Roanoke is a mid-sized commercial and transportation center located between the Blue Ridge and Appalachian mountains in the western part of the state. The city area spreads through a narrow valley surrounded by hills and mountains. The downtown area itself is an American classic with museums, shops and a famous farmer’s market in a lively historic central core known as Market Square. More modern commercial structures surround this core. On the whole Roanoke is more “old” than “new” South, but is bringing in a strong influx of northern migrants (evidenced among other things by a minor league hockey team).
The relatively diverse economy includes an industrial base ranging from heavy steel products to textiles and electronics. Cultural amenities are varied and abundant for the town’s size, and nearby mountains offer recreational opportunities. Cost of living is reasonable and the climate attractive. Healthcare is excellent, anchored by the large Carilion Health Foundation medical complex centered just south of town. Poor air quality can result from the valley location, and some parts of the area still have a bit of an industrial feel from its days as a rail center. However, it is largely clean and well kept.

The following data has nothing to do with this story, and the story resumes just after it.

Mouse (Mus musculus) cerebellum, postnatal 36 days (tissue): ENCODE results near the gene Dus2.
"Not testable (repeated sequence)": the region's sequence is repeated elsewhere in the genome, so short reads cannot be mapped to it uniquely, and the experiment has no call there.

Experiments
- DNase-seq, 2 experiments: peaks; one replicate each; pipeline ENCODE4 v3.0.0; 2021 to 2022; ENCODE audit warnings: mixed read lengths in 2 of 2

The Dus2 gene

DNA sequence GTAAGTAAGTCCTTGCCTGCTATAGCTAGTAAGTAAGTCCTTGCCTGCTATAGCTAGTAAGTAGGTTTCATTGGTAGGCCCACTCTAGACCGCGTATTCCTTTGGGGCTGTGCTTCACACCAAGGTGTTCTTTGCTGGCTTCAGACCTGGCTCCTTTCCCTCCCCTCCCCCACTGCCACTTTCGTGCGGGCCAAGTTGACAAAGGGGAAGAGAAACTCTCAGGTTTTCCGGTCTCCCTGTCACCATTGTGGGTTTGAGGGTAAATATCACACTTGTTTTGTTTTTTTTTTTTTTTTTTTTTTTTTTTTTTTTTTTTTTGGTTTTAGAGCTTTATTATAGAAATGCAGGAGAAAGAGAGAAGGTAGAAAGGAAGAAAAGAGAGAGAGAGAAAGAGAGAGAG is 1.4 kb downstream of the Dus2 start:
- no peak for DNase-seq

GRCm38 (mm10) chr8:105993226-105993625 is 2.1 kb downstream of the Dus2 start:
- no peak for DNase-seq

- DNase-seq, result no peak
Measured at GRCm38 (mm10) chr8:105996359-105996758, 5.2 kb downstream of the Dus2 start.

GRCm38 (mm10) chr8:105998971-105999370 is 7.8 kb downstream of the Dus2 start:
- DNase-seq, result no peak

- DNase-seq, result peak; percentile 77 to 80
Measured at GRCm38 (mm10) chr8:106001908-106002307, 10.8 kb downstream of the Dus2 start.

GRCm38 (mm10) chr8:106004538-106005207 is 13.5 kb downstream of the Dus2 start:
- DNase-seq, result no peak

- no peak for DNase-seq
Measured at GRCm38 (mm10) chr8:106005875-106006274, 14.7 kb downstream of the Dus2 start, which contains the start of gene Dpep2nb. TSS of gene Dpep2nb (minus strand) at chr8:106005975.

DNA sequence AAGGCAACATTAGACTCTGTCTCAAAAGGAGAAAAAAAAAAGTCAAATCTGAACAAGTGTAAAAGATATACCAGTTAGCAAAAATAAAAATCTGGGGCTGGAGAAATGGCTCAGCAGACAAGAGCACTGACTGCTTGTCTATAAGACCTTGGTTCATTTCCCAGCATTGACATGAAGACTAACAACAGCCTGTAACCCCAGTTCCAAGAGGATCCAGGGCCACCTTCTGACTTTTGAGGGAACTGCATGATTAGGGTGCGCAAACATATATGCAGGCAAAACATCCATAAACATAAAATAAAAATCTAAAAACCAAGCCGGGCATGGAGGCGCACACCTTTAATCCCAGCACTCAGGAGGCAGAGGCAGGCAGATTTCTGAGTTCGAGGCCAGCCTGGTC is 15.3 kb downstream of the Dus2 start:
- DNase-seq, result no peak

Roanoke sits at the point where the Blue Ridge Mountains pinch against the main ridge of the Appalachians. The surrounding terrain is hilly to mountainous and generally wooded. Numerous mountain creeks and small streams empty into the headwaters of the Roanoke River. The climate is relatively mild. The mountains offer a natural barrier to winter cold and the destructive force of Atlantic hurricanes, which the inland location also helps to avoid. The elevation usually produces cool summer nights. Extreme temperatures are rare. Rainfall is well apportioned throughout the year. Snow usually falls each winter, occasionally producing significant accumulations. The mountain stream convergence can produce damaging floods. First freeze is late October, last is mid-April.